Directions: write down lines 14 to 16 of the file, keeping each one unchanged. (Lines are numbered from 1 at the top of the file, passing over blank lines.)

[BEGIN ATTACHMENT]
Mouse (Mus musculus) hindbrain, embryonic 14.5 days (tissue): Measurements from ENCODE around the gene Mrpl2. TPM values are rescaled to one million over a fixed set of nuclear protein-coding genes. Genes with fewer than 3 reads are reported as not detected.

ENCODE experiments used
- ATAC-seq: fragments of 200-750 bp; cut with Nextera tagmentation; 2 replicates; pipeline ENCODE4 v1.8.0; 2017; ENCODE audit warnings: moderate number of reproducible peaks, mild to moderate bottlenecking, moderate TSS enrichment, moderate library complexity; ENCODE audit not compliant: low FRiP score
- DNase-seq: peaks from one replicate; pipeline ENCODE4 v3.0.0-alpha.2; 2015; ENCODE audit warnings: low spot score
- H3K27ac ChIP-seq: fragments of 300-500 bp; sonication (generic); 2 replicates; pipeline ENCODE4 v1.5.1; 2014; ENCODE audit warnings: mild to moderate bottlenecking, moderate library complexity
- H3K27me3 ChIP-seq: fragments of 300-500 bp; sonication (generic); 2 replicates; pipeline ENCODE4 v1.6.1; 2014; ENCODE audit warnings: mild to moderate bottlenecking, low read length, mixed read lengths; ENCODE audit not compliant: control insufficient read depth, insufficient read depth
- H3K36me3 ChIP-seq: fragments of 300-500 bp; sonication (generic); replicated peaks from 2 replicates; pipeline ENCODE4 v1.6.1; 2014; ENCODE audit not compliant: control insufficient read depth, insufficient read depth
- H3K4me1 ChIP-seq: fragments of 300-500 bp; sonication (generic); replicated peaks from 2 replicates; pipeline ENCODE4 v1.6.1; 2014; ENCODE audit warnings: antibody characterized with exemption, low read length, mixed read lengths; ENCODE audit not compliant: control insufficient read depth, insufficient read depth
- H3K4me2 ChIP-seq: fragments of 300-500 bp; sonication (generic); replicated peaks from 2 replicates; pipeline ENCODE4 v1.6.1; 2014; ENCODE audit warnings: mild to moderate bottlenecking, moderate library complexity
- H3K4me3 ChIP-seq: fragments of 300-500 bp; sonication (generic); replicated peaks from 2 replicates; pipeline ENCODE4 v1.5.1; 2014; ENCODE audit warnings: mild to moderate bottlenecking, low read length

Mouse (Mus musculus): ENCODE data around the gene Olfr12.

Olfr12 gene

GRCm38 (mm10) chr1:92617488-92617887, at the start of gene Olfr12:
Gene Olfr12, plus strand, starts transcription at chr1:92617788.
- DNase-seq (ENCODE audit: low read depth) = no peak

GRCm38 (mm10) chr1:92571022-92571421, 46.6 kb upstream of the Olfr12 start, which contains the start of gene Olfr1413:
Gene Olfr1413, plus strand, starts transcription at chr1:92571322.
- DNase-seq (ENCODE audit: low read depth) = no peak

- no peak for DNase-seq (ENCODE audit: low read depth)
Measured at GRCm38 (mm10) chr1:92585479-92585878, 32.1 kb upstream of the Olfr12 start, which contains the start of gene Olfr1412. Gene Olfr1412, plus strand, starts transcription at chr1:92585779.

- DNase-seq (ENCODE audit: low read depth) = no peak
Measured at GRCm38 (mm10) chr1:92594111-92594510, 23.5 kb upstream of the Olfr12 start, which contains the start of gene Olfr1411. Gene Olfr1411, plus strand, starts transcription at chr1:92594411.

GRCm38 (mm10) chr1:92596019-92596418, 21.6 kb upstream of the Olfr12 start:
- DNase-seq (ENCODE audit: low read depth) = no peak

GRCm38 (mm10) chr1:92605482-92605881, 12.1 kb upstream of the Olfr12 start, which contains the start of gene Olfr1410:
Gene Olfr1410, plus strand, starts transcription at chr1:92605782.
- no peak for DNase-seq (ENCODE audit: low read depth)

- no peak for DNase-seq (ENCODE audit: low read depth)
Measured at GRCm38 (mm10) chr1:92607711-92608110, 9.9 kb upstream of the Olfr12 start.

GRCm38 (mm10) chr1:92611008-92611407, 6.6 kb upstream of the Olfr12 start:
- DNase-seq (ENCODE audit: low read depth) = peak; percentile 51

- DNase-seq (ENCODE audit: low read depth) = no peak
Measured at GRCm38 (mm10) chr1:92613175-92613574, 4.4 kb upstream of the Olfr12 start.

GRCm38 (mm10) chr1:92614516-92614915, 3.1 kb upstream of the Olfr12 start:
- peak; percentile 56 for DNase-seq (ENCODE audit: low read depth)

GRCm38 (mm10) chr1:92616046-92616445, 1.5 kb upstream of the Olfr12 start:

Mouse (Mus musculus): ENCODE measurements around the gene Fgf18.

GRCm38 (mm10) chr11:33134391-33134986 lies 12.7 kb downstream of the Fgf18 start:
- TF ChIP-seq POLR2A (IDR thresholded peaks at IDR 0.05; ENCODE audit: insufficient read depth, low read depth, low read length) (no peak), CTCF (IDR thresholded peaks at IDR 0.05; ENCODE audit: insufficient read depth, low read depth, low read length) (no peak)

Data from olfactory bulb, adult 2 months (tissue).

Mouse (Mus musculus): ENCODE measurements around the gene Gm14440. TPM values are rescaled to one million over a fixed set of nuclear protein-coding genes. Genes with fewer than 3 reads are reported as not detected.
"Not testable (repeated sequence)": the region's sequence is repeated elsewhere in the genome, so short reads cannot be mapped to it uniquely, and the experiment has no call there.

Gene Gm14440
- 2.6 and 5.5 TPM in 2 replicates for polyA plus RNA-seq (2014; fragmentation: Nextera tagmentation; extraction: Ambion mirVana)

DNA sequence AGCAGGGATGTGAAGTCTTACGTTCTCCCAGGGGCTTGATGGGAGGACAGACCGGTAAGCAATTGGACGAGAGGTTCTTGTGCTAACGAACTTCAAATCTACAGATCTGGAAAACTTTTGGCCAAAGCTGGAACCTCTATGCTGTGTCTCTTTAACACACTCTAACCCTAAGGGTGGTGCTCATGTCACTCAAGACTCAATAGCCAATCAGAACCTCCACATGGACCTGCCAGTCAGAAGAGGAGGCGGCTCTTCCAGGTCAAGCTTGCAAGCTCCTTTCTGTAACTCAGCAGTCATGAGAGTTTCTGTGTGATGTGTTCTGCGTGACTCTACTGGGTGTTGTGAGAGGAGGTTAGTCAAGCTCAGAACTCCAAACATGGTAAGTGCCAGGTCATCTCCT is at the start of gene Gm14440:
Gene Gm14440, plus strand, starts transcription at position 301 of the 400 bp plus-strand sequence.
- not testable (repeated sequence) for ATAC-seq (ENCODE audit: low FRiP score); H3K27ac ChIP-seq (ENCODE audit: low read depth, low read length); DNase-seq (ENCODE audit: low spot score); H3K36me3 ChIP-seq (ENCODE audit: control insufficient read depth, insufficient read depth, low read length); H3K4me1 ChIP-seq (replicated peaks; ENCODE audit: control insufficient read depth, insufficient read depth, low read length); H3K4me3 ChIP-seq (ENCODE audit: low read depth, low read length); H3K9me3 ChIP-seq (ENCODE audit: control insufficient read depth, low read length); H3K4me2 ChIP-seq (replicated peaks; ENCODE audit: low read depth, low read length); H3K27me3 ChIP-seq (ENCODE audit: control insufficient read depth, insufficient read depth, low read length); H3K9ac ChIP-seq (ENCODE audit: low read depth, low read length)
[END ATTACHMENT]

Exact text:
Gene Olfr12, plus strand, starts transcription at chr1:92617788.
- DNase-seq (ENCODE audit: low read depth) = no peak

GRCm38 (mm10) chr1:92571022-92571421, 46.6 kb upstream of the Olfr12 start, which contains the start of gene Olfr1413: